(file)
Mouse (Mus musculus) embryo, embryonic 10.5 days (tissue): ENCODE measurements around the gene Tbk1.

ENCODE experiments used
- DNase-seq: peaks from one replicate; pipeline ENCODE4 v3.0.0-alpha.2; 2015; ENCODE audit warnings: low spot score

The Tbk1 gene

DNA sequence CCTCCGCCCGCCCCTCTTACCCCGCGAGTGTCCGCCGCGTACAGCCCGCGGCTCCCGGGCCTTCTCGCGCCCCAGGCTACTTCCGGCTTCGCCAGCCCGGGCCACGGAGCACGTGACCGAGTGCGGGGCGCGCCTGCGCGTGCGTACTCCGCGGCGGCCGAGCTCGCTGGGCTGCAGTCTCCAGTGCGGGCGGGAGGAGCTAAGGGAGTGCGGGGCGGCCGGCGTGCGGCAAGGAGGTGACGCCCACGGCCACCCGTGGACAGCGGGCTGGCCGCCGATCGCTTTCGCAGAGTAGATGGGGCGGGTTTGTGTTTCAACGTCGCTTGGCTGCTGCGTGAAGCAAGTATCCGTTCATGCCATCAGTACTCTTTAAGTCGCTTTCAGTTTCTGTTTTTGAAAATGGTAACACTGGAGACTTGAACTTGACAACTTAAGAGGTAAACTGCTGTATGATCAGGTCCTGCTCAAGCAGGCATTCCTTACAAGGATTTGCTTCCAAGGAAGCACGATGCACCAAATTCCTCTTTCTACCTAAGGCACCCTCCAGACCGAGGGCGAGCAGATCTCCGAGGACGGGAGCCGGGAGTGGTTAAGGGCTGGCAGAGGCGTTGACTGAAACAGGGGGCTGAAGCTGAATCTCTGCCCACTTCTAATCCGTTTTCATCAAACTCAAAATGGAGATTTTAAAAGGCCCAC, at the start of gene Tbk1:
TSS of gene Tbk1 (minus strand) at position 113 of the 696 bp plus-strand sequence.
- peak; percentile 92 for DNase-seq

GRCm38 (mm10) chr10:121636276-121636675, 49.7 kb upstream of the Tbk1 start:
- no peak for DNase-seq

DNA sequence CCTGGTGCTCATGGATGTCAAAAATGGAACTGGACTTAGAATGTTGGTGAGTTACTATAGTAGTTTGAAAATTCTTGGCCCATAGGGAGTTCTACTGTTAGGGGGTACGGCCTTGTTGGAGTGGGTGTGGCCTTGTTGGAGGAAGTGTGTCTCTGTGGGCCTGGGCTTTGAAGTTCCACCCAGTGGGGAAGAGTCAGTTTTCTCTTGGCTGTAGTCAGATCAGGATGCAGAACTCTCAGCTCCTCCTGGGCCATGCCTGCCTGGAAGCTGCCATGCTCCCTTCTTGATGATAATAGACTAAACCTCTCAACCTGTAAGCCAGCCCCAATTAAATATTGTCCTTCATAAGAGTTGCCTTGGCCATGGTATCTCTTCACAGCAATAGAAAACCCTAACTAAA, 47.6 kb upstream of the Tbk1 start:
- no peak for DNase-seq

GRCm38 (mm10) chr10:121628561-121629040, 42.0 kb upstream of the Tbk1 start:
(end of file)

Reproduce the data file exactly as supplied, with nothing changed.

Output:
Mouse (Mus musculus) embryo, embryonic 10.5 days (tissue): ENCODE measurements around the gene Tbk1.

ENCODE experiments used
- DNase-seq: peaks from one replicate; pipeline ENCODE4 v3.0.0-alpha.2; 2015; ENCODE audit warnings: low spot score

The Tbk1 gene

DNA sequence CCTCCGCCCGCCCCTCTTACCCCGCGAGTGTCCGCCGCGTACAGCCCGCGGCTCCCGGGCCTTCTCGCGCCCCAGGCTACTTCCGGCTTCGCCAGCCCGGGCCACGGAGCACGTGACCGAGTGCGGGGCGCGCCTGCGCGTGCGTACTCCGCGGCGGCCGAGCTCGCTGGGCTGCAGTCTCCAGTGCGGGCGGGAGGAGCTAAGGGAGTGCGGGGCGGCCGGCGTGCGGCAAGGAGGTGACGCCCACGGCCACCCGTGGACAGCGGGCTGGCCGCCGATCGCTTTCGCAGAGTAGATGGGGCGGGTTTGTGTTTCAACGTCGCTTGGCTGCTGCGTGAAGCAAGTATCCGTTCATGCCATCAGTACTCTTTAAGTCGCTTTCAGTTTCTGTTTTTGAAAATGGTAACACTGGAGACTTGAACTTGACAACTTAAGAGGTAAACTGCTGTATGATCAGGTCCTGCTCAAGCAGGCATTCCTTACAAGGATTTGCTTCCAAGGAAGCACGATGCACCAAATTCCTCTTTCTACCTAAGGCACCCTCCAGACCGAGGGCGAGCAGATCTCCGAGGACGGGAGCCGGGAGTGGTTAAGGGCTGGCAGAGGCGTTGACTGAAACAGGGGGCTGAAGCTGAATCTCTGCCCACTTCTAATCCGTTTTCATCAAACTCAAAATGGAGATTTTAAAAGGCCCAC, at the start of gene Tbk1:
TSS of gene Tbk1 (minus strand) at position 113 of the 696 bp plus-strand sequence.
- peak; percentile 92 for DNase-seq

GRCm38 (mm10) chr10:121636276-121636675, 49.7 kb upstream of the Tbk1 start:
- no peak for DNase-seq

DNA sequence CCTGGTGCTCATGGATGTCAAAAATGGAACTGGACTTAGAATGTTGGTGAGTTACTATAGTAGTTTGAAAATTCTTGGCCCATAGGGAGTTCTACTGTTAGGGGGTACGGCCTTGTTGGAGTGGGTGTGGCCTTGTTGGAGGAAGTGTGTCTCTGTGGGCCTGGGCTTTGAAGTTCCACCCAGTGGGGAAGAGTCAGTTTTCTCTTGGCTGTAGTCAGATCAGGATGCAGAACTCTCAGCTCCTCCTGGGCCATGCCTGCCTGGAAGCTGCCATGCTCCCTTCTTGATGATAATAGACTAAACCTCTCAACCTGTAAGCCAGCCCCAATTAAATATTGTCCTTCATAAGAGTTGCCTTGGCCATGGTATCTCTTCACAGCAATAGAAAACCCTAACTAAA, 47.6 kb upstream of the Tbk1 start:
- no peak for DNase-seq

GRCm38 (mm10) chr10:121628561-121629040, 42.0 kb upstream of the Tbk1 start: